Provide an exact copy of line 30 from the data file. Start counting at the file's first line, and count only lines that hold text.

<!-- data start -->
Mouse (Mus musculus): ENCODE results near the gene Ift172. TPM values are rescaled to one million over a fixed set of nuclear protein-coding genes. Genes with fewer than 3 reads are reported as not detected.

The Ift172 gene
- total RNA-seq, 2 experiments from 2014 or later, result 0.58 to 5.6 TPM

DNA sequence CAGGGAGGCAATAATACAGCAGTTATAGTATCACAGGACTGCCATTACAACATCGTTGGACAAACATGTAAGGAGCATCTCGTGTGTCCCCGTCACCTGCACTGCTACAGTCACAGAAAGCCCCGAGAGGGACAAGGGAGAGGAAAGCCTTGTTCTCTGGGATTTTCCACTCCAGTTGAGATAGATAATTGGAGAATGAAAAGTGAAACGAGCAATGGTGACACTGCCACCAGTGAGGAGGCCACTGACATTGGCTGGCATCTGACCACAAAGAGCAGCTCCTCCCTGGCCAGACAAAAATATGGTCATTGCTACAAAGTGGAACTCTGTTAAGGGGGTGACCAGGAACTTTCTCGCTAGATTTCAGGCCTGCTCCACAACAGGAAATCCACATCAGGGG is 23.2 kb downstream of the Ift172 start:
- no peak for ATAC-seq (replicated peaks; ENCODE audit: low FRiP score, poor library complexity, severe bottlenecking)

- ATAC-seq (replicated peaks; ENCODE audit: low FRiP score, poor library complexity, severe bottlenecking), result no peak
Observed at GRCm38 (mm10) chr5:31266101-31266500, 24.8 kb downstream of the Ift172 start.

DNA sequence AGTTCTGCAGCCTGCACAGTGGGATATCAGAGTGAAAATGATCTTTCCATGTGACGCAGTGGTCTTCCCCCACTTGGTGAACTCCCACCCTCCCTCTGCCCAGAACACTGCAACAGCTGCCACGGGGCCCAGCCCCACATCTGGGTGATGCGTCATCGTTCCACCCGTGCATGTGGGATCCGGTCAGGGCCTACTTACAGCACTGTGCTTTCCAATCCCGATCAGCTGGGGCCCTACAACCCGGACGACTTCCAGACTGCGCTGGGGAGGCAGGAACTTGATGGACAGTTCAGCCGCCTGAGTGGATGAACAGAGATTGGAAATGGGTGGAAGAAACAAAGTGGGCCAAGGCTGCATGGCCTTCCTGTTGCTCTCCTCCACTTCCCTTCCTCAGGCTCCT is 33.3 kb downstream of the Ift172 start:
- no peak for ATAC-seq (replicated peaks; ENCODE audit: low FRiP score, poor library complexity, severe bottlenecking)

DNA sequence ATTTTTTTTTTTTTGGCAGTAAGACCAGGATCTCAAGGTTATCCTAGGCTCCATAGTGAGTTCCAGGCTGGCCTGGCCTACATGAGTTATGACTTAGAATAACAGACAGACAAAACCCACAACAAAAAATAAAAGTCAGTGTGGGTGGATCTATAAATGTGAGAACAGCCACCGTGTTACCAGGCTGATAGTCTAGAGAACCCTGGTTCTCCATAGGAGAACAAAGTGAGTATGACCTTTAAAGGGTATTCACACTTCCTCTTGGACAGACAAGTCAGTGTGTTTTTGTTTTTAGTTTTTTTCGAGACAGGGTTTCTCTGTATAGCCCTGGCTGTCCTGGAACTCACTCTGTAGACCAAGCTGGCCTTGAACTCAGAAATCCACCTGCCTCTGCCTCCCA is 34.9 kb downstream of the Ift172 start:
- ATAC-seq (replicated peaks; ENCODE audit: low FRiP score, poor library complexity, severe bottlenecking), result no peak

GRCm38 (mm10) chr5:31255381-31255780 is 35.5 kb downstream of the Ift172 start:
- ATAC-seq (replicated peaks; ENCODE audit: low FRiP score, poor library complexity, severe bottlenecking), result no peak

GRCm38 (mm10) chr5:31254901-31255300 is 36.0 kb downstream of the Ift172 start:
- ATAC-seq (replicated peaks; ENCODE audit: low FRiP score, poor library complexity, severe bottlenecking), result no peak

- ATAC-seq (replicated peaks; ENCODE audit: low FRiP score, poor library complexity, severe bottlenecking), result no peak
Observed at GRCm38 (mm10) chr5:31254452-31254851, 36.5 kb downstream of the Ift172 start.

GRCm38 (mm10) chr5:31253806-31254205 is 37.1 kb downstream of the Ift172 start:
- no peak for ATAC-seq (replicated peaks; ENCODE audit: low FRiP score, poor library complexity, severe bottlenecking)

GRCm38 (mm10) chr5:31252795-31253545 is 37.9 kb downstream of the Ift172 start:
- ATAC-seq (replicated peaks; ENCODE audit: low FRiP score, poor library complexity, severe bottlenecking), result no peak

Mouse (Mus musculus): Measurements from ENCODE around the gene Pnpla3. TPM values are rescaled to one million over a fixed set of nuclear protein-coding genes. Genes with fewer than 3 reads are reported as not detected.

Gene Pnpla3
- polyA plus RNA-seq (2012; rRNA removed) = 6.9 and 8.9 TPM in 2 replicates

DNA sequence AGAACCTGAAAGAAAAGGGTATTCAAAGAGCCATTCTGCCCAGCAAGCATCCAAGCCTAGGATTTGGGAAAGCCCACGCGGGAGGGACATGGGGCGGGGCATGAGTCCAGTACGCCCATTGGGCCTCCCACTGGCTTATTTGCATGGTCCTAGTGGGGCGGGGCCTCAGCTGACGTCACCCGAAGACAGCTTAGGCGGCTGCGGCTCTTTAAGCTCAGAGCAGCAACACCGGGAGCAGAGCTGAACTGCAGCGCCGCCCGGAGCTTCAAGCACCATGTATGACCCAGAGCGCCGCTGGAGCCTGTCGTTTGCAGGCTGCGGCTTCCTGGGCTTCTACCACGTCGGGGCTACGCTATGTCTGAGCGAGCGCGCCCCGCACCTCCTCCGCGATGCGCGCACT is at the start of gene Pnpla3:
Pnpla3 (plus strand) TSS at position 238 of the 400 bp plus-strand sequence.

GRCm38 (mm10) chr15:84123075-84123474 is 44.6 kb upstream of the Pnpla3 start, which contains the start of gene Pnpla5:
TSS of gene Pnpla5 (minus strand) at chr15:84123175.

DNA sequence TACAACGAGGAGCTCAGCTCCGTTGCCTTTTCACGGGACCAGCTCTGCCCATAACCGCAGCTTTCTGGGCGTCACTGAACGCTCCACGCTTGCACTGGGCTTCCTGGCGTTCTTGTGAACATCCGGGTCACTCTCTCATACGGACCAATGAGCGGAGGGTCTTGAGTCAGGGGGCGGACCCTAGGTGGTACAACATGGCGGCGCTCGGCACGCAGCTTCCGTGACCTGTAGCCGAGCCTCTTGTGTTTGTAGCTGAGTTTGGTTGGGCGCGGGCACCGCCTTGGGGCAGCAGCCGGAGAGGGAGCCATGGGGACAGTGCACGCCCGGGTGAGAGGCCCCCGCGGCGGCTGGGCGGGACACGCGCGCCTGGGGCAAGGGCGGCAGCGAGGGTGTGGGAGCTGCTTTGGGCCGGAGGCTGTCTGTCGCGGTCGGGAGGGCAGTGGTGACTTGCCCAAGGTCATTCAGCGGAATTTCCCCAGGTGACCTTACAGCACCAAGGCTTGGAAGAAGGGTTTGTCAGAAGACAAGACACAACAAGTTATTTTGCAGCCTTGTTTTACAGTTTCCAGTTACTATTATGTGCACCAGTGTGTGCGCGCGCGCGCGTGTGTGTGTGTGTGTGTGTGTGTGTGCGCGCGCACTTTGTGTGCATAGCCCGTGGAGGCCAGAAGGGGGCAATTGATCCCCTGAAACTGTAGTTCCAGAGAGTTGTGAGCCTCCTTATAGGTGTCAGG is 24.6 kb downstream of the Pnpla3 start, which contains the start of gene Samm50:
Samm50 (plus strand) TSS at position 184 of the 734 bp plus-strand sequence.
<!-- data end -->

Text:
Samm50 (plus strand) TSS at position 184 of the 734 bp plus-strand sequence.